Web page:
Hillary Clinton returned to campaigning without offering apologies for keeping her pneumonia a secret, focusing on criticizing opponent Donald Trump instead of how she handled her health problem and the three-day rest ordered by her doctor.
To the strains of James Brown's "I Feel Good," the Democratic presidential candidate returned to the campaign trail Thursday at a rally in North Carolina. It was her first public outing since she stumbled and needed support from aides while leaving a 9/11 memorial in New York last Sunday. The episode, caught on video, was attributed to dizziness and dehydration. And it led to an acknowledgment by the Clinton campaign that she had been diagnosed with pneumonia two days earlier.
Clinton told supporters Thursday that while sitting at home this week was "pretty much the last place I wanted to be," the time away from campaign events helped clarify how she wants to close her race against the billionaire real estate mogul Trump.
"We're offering ideas, not insults," she said in a jab at her Republican rival. "A plan that will make a real difference in people's lives, not prejudice and paranoia."
In New York, Trump laid out plans to lower taxes by $4.4 trillion over a decade and cut regulations, including some of those currently intended to protect the food Americans eat and the air they breathe. The Republican said his plans would bolster economic growth by at least a 3.5 percent annual rate, well above its current rate of about 2 percent. He also said his plan would create 25 million new jobs over the next 10 years - a pace already being achieved.
The heart of Trump's plan is a revised tax code, which includes a pledge that no business should pay more than 15 percent of its income in taxes, down from the current 35 percent top corporate tax rate. Few businesses now pay the full 35 percent rate, however, taking advantage instead of many deductions allowed under the existing tax code
Amid questions about both candidates' openness regarding their health, Trump released a new letter from his doctor detailing his blood pressure, cholesterol and medications. That came a day after Clinton made public a letter from her physician with similar information. Both candidates' doctors declared them fit to serve as president.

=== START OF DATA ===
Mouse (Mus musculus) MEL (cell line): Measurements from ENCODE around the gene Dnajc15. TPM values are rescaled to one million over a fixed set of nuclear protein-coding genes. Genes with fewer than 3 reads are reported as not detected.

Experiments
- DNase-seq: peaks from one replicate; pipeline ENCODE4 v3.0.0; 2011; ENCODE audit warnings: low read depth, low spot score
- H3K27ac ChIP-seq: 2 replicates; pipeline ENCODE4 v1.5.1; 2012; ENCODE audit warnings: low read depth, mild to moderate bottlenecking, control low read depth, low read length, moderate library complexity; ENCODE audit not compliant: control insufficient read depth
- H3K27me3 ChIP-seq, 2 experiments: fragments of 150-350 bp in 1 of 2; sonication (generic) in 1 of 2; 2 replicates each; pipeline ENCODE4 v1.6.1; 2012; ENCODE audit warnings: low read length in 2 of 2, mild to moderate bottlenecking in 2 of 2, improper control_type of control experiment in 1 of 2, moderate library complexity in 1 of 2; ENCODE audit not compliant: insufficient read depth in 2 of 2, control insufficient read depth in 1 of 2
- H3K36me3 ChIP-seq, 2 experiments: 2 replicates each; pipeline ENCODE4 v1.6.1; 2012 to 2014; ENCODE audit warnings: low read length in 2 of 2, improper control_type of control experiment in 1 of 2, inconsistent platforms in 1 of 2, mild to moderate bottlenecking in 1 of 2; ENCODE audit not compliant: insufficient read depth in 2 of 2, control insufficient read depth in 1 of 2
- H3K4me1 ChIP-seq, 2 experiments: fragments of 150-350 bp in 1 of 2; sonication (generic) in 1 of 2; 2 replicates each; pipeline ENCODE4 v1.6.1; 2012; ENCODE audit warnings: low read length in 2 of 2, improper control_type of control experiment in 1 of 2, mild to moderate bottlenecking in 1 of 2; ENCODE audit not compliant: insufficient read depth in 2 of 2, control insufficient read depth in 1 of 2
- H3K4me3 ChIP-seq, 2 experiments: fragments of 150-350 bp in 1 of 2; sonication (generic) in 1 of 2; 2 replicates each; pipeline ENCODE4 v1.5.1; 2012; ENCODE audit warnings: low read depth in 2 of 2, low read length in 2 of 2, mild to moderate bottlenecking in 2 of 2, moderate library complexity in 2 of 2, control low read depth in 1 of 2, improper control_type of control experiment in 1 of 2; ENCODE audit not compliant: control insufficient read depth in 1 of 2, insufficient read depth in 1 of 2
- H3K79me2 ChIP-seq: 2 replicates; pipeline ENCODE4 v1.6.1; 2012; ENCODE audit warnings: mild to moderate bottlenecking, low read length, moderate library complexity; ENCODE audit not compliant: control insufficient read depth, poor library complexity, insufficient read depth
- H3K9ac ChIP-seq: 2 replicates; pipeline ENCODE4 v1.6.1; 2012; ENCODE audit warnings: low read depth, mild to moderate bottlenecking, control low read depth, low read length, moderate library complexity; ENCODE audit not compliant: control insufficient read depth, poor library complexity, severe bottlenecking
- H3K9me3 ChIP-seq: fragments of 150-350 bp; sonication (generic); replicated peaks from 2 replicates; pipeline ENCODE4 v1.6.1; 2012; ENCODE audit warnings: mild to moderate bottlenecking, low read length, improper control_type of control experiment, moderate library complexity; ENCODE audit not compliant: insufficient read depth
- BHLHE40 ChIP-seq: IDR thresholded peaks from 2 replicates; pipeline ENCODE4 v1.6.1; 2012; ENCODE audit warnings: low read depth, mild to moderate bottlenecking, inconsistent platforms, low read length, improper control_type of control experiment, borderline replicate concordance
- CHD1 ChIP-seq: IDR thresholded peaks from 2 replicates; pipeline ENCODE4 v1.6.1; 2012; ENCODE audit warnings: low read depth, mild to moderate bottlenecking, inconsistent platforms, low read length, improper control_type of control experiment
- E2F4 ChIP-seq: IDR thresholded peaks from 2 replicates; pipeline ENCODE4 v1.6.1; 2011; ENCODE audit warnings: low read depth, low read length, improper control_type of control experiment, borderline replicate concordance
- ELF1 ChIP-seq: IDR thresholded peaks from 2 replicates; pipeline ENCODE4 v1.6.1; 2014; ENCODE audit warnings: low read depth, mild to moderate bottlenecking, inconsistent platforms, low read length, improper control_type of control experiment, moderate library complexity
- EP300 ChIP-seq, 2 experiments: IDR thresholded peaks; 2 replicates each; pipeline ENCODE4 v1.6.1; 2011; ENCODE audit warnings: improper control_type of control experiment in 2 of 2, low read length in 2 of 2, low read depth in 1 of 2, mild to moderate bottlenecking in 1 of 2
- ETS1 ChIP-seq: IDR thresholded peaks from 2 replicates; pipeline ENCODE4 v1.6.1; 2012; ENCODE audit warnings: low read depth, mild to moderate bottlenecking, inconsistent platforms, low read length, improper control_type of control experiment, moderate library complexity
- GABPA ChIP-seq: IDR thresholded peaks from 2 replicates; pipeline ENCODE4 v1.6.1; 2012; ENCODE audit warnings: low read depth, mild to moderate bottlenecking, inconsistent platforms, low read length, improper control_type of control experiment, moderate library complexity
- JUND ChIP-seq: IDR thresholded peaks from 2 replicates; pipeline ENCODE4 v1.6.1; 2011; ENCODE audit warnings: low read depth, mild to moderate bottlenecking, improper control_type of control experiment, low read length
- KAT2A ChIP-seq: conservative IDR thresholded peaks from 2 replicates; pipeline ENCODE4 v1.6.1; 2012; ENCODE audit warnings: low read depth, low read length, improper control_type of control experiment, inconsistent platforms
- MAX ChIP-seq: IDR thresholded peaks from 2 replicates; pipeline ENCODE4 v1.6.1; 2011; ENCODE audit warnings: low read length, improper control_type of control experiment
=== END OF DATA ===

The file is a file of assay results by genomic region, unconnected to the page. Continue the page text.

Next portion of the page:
Trump's letter said the Republican is 6-foot-3 and 236 pounds - giving him a body mass index falling into the "overweight" range. The 70-year-old has blood pressure of 116 over 70, and his total cholesterol is 169, his doctor says.
Clinton, 68, has blood pressure of 100 over 70, and her total cholesterol is 189, according to her doctor. Her letter made no mention of her weight, a key part of a medical exam; nor did a similar letter released last year.
Until Thursday, the only information on Trump's health had come in a widely ridiculed letter from his doctor declaring he would be the healthiest person to ever serve as president. Before releasing the new details to the public, Trump turned over a copy to Dr. Mehmet Oz while taping an episode of Oz's TV show.
The campaigns traded barbs on the health question, with Clinton's organization mocking her opponent's "showmanship" and Trump's campaign pointing to his stamina to endure "uninterrupted" the rigors of campaigning.
With two months until Election Day, the race between Clinton and Trump is far tighter than many in both parties expected. Clinton continues to be dragged down by voters' mistrust, but she still maintains more pathways than Trump to the 270 Electoral College votes needed to win the White House.
Clinton's confidence in the electoral map was underscored in her decision to make her first stop this week in North Carolina, the only battleground state President Barack Obama lost in 2012. Trump almost certainly needs to carry the state in order to win the White House, while Clinton's team is eager to block his path.
Clinton slammed North Carolina Gov. Pat McCrory for signing a law to prevent transgender people from using restrooms in schools and state government buildings that do not correspond to the gender on their birth certificates. The decision has angered businesses in the state, and this week the NCAA announced it was pulling seven sports championships from North Carolina.
"This is where bigotry leads, and we can't afford it, not here or anywhere else," Clinton said.
Later Thursday, Clinton and Obama separately addressed the Congressional Hispanic Caucus Institute gala in Washington. Clinton ripped Trump for his refusal, in an interview with The Washington Post, to say Obama was born in the United States.
"When will he stop this ugliness, this bigotry?" Clinton asked. The Trump campaign issued a statement Thursday night saying Trump now believes Obama was born in the United States.
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